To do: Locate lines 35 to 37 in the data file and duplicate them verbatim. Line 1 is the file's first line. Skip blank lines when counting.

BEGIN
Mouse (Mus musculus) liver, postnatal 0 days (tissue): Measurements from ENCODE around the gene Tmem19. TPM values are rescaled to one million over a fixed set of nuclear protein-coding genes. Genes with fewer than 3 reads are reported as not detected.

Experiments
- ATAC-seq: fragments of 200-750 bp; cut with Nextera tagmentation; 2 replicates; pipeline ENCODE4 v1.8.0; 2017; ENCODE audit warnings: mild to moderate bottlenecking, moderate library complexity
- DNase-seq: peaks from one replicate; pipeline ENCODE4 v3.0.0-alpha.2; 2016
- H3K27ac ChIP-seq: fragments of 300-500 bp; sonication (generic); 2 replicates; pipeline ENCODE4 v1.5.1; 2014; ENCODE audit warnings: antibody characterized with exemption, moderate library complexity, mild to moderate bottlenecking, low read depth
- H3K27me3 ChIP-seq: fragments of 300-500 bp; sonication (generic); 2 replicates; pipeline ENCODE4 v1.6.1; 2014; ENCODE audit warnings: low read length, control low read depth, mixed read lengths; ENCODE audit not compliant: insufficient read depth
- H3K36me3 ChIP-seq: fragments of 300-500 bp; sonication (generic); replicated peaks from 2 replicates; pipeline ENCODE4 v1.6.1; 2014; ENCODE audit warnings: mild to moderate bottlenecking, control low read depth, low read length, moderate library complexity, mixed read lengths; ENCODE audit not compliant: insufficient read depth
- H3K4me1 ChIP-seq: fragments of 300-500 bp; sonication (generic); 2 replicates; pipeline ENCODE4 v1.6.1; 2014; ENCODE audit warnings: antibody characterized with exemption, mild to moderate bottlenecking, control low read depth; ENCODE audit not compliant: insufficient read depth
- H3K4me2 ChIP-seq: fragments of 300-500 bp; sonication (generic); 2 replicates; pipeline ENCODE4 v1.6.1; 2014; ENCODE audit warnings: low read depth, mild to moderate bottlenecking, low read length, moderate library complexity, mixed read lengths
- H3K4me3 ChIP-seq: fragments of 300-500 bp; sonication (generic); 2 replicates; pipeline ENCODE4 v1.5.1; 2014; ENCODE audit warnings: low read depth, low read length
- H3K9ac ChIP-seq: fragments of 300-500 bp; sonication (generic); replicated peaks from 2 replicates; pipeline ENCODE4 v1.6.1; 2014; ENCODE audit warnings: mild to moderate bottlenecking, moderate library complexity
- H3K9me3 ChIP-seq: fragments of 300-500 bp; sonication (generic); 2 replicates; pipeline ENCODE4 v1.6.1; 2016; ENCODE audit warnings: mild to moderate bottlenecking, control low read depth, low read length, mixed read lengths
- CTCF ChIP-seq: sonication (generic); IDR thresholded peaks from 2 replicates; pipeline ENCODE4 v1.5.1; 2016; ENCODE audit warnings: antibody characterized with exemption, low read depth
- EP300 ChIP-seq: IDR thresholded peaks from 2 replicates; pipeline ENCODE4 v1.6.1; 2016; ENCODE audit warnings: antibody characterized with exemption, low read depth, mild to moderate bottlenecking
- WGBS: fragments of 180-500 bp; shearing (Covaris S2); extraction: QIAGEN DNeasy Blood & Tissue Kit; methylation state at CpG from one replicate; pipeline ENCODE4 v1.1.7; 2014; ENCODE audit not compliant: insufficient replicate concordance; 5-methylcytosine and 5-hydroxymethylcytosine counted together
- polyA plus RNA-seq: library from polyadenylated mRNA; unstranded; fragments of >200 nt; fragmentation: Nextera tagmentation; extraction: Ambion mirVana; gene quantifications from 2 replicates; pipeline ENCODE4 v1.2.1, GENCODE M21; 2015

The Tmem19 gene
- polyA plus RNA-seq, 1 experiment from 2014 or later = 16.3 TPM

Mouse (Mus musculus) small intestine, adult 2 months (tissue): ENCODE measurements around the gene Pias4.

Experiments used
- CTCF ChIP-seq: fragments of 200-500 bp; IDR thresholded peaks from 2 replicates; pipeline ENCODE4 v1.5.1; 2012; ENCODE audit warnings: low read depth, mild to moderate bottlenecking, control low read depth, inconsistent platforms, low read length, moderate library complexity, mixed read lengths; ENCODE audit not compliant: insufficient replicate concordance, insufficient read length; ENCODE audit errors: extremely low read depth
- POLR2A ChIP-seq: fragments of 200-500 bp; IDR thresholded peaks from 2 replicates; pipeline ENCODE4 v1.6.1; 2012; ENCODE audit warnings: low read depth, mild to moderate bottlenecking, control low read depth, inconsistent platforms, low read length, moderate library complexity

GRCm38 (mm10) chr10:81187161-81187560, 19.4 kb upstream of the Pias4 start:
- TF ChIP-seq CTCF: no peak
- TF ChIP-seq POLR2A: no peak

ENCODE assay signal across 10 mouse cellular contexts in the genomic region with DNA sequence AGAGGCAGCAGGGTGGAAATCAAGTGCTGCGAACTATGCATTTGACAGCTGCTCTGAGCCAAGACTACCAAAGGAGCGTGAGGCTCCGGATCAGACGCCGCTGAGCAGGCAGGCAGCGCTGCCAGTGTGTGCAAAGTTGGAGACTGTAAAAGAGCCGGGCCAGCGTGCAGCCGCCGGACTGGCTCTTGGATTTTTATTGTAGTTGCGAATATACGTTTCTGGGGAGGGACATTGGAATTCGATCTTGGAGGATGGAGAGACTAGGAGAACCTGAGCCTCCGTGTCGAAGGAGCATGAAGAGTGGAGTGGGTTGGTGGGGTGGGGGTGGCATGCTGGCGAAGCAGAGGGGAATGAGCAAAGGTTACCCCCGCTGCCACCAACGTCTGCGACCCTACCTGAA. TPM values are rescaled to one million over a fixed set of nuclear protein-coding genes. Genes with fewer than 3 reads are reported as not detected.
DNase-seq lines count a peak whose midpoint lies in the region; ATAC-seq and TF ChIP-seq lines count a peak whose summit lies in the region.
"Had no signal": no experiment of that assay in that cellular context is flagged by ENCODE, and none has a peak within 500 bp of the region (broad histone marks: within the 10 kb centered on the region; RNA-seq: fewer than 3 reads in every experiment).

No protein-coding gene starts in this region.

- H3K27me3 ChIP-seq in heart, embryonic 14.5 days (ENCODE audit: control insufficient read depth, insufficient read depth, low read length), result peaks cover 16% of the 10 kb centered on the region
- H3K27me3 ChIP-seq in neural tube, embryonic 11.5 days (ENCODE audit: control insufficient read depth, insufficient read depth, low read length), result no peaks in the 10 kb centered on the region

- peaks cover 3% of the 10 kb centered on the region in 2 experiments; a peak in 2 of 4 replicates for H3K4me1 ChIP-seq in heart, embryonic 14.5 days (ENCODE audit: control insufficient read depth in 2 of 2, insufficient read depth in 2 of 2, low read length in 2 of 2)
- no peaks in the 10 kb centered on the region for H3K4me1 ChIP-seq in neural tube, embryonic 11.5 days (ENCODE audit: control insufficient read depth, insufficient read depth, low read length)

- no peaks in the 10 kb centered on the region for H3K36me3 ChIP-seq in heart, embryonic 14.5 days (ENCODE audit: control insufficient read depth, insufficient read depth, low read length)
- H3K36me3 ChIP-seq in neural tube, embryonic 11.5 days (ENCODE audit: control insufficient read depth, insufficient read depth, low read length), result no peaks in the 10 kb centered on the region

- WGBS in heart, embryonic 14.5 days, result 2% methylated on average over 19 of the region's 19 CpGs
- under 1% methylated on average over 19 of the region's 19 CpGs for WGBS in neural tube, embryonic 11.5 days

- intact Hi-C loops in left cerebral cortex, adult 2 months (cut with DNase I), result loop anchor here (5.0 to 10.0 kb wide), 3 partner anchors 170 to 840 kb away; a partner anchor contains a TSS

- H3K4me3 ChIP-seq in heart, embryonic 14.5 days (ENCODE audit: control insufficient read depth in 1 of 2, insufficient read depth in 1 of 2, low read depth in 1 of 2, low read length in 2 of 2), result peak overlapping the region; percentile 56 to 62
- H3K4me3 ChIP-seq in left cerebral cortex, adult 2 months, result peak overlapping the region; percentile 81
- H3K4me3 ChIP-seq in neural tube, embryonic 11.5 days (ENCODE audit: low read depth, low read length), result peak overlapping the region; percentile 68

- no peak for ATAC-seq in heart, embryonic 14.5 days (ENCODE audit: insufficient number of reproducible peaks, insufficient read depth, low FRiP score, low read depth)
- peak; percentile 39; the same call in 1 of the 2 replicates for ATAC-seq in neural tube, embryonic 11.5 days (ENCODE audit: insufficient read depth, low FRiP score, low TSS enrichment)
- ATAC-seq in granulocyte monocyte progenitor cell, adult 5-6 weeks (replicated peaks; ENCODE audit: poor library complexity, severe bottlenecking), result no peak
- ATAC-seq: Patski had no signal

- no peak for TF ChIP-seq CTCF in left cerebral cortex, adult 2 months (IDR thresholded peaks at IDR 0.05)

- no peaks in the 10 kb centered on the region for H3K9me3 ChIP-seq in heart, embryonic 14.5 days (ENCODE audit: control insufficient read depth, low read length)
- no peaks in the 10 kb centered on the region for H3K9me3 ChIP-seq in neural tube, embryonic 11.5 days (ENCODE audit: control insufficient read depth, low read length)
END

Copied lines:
- H3K36me3 ChIP-seq in neural tube, embryonic 11.5 days (ENCODE audit: control insufficient read depth, insufficient read depth, low read length), result no peaks in the 10 kb centered on the region

- WGBS in heart, embryonic 14.5 days, result 2% methylated on average over 19 of the region's 19 CpGs
- under 1% methylated on average over 19 of the region's 19 CpGs for WGBS in neural tube, embryonic 11.5 days